GM stated that the batteries needed to be discharged after a collision but the NHTSA did not.

Besides, the condition that produced the fire is not at all realistic in the real world:

As part of NHTSA’s test procedure, the vehicle was put through a “slow roll,” where it’s rotated at 90 degree increments, holding in each position for about five minutes. During the “slow roll,” an additional one liter (about four and a quarter cups) of coolant leaked. While in the 180 degree position, which is upside down, the coolant came in contact with the printed circuit board electronics at the top of the battery pack. Three weeks later this condition, in combination with a charged battery, led to electrical activity that resulted in the post-crash fire.

RE: Imagine That....
By Reclaimer77 on 1/25/2012 3:36:20 PM , Rating: 2
GM stated that the batteries needed to be discharged after a collision but the NHTSA did not.

And who's going to do that? The owner who can barely be relied on to change his own light bulbs? Billy Bob the wrecker driver with a high school education who's never seen an EV car in his life? The shop mechanics who's job is to fix the body and paint the car, NOT to disconnect equipment?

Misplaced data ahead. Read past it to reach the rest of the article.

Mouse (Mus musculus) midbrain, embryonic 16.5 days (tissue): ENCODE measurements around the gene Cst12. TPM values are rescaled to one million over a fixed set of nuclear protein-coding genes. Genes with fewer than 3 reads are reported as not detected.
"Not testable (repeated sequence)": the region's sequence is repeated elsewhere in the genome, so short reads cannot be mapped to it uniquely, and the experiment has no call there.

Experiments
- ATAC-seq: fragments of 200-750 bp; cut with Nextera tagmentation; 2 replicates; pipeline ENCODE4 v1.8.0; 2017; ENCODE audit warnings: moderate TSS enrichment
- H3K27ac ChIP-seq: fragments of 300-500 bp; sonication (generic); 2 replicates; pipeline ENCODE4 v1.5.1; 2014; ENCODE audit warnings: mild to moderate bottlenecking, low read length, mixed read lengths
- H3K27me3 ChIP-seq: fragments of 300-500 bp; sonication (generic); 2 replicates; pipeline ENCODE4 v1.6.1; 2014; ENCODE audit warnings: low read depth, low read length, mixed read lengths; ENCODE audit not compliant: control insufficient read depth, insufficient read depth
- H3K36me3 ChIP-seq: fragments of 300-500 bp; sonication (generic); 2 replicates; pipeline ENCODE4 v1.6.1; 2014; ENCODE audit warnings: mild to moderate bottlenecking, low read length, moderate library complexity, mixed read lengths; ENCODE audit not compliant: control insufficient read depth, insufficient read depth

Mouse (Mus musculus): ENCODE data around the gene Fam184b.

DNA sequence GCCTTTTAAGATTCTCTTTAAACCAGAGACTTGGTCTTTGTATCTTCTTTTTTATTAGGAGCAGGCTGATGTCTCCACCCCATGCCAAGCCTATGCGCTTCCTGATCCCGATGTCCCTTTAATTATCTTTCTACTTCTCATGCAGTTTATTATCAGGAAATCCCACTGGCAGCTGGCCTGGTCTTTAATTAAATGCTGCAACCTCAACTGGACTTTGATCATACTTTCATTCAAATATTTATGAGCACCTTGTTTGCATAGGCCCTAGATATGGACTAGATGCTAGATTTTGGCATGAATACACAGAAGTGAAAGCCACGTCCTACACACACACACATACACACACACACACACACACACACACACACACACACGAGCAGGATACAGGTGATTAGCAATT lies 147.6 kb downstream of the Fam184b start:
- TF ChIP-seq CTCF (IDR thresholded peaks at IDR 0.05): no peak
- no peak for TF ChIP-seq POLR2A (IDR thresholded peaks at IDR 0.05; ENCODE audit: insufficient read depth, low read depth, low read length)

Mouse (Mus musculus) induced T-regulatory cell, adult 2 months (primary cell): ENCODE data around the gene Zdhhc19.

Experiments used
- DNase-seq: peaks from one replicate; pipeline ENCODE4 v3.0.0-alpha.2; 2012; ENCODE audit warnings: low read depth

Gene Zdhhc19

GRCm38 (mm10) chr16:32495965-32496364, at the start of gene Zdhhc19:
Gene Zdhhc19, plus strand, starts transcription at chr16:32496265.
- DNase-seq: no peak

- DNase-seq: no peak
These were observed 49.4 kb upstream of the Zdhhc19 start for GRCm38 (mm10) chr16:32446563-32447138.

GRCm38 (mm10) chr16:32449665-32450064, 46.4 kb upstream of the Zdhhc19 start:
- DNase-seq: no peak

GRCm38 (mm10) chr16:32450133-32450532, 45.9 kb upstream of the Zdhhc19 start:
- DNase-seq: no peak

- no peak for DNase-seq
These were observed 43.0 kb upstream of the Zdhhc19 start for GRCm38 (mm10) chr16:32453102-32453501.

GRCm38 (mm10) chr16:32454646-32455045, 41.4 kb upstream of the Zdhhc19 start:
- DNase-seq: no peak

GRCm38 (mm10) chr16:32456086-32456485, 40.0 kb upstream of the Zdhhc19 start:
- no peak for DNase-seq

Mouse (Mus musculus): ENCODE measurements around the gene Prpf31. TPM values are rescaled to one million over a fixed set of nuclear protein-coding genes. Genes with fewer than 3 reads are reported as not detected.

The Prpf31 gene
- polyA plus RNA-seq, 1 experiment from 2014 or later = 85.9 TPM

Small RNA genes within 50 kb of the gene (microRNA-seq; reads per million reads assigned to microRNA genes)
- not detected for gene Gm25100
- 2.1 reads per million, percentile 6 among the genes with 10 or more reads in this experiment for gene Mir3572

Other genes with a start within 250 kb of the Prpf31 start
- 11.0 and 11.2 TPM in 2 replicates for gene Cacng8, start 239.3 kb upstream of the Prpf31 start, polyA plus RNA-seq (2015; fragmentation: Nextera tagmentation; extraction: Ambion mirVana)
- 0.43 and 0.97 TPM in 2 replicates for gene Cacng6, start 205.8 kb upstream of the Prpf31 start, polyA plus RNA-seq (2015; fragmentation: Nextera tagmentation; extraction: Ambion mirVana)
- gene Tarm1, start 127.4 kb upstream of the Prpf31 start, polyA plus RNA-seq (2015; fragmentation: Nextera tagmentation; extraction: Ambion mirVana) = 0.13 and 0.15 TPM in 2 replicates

Besides, the condition that produced the fire is not at all realistic in the real world:

So now the NHTSA doesn't know how to test vehicles? Right, good argument. You know they test regular vehicles under MANY circumstances that might not happen in the "real world", and you should be thankful they do. Because we're driving, on average, the safest cars ever made because of it.

RE: Imagine That....
By Masospaghetti on 1/26/2012 2:49:30 PM , Rating: 2
And who's going to do that? The owner who can barely be relied on to change his own light bulbs?

The same owner (or shop owner) who is supposed to disconnect the lead-acid 12v battery from any car after a crash.
So now the NHTSA doesn't know how to test vehicles? Right, good argument.

Not at all what I said. You (and others) like to claim that the Volt is a huge safety hazard when only an extreme, unrealistic scenario produced a fire.